Greenpeace is bringing construction of an enormous irrigation scheme to a halt this morning.
Environmental activists have stopped the laying of pipes for Central Plains Water, an enormous multi-million dollar irrigation scheme in Canterbury.
The scheme is taking water out of the Rakaia river in Canterbury. Much of that water will be used to expand intensive dairying.
Several activists have locked themselves inside irrigation pipes, and inside machinery, while others are blocking the pipe trench being dug. They are holding banners reading “Stop Big Irrigation #SaveOurRivers”.
Speaking from the construction site Greenpeace Campaigner Genevieve Toop says: “We’re taking a stand today because big new irrigation schemes like Central Plains Water mean more cows, and more cows means more sick rivers.”
The action comes shortly after the demise of the Ruataniwha Irrigation Dam which was forecast to drive more intensive dairying in Central Hawkes Bay.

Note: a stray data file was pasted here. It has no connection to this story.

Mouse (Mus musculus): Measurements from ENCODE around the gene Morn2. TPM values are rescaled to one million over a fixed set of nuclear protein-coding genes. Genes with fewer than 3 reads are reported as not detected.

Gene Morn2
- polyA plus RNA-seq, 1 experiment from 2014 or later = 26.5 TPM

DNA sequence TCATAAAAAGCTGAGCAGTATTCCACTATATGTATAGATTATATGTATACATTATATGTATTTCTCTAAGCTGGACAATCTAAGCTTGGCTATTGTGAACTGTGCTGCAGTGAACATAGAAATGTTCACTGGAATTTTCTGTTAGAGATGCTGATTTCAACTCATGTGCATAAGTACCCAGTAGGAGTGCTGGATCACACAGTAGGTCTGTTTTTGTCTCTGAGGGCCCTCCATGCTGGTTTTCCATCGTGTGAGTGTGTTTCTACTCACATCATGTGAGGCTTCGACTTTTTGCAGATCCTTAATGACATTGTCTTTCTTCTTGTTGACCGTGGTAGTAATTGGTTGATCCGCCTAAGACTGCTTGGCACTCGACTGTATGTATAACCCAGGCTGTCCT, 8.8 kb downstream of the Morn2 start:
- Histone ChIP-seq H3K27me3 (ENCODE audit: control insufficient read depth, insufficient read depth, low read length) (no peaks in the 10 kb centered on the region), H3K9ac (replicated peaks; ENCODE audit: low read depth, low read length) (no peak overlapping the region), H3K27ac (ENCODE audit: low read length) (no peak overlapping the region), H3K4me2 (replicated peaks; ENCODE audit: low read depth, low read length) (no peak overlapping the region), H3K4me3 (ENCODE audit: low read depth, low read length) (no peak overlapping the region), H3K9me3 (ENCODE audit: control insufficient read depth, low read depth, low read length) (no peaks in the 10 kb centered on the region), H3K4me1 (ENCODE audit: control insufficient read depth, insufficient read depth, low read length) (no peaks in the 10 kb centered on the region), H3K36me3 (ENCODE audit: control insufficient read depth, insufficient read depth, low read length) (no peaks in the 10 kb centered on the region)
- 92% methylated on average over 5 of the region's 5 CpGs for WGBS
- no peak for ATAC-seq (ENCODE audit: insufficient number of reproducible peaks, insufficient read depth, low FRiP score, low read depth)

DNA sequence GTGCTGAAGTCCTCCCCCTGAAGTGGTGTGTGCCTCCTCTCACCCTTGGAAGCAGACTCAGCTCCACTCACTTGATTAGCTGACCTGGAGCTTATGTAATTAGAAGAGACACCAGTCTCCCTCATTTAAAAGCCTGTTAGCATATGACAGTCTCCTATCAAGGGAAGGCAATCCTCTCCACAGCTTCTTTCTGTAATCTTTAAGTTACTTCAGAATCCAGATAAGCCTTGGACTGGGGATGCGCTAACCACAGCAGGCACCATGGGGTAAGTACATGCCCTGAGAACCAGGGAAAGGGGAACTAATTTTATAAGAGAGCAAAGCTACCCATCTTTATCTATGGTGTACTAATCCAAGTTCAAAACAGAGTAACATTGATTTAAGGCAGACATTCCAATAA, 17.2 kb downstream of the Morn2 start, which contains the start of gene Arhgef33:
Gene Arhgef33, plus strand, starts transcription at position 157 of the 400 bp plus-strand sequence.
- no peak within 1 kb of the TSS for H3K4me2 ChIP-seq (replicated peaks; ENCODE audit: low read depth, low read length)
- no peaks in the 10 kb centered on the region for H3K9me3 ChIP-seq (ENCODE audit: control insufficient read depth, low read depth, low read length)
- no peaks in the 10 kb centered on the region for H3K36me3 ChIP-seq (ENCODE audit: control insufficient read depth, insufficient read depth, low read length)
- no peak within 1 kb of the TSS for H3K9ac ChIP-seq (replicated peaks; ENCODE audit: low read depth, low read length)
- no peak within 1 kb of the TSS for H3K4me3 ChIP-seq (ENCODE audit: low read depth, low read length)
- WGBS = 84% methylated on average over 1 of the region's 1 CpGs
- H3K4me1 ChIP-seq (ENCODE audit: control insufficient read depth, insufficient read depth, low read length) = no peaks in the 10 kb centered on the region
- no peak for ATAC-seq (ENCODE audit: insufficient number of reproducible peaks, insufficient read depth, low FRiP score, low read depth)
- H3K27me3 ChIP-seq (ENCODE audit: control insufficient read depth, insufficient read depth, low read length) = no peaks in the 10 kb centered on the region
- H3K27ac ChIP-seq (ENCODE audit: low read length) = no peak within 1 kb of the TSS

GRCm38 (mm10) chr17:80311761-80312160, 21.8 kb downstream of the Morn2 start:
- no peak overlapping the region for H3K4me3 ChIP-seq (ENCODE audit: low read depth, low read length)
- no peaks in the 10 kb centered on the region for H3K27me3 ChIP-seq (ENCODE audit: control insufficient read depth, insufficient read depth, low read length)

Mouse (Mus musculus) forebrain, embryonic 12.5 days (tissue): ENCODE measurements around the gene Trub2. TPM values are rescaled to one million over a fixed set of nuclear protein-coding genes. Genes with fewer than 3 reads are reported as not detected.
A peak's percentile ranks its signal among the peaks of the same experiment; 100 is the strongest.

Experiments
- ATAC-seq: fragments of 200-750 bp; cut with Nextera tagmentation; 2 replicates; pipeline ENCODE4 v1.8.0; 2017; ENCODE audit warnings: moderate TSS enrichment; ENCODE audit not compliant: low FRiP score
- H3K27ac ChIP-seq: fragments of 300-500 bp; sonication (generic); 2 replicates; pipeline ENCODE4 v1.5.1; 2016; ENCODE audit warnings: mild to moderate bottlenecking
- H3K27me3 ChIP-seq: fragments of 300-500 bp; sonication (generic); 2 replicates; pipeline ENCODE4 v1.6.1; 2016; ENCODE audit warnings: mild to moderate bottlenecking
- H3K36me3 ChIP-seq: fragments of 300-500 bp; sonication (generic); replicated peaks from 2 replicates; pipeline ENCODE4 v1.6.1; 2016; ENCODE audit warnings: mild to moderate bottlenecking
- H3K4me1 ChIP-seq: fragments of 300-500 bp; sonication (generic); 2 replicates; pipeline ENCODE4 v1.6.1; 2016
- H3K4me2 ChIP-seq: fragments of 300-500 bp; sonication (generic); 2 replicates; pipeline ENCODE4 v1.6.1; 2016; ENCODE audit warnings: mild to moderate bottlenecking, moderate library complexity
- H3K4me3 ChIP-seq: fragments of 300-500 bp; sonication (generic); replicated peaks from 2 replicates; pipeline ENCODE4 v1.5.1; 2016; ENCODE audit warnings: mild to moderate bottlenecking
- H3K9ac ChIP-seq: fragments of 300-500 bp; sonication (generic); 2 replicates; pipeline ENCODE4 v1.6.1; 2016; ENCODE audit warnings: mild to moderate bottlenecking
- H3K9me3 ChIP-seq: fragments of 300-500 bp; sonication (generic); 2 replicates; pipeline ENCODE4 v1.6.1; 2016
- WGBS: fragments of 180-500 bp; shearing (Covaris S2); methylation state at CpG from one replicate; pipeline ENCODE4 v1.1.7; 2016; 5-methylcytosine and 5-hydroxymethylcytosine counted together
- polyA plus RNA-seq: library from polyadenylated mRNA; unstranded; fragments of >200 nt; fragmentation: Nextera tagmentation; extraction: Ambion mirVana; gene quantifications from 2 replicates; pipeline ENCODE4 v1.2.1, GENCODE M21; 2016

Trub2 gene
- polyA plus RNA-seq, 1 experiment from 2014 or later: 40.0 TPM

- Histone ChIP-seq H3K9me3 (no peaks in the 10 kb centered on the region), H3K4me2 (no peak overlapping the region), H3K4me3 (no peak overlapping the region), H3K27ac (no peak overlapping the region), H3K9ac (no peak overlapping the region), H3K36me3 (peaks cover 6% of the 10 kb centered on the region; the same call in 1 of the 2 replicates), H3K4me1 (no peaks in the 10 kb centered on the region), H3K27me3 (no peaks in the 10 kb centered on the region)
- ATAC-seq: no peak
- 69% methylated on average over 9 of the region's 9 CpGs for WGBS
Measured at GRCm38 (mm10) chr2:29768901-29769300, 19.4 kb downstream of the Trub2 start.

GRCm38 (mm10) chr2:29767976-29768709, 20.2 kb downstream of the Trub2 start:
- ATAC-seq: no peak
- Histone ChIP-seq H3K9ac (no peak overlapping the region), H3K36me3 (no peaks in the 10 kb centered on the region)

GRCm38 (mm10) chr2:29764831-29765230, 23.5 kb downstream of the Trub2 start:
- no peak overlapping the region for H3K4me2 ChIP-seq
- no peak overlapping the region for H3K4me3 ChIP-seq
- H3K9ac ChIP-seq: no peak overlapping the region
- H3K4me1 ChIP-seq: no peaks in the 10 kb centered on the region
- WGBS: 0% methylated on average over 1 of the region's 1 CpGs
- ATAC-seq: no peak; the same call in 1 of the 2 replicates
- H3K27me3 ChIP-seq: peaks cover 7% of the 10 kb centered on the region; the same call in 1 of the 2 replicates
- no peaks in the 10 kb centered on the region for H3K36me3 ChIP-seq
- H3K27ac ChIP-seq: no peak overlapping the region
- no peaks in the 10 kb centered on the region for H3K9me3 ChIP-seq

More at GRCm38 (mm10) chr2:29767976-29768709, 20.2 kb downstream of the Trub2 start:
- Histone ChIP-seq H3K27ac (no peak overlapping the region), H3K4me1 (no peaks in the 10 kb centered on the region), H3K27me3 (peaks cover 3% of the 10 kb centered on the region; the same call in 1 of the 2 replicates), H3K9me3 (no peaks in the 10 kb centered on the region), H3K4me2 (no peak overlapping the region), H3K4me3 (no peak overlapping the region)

“We’ve stopped the Dam in Hawke’s Bay, and now we’re in Canterbury to stand up for the rivers here.” says Toop.
Central Plains Water is the biggest irrigation scheme to be built under the Government’s 480 million dollar irrigation fund. There are another eight more irrigation schemes proposed.
“This is an enormous publicly funded irrigation scheme which will increase the dairy herd and pollute Canterbury’s rivers. What’s worse is that there are eight more irrigation schemes just like it in the pipeline” she says.
The scheme has consent to leach hundreds of tonnes more nitrogen into the catchment which will further pollute the Selwyn River and Te Waihora/Lake Ellesmere. (1)
“There are already too many cows in NZ. If we are going to have clean rivers and safe water we need fewer cows”
“The National Government is spending millions of dollars building these polluting irrigation schemes. That’s the last thing we need in the middle of a national freshwater crisis.”
More than 90,000 people have signed a petition to stop government funding of irrigation schemes.
“It is every New Zealander’s birthright to be able to swim in rivers and drink clean water without fear of becoming ill but the National Government’s support of big irrigation is taking that away.”
“The Government should end irrigation subsidies and use that money to help NZ farms transition from intensive dairying to regenerative agriculture the type of farming which cares for our rivers.”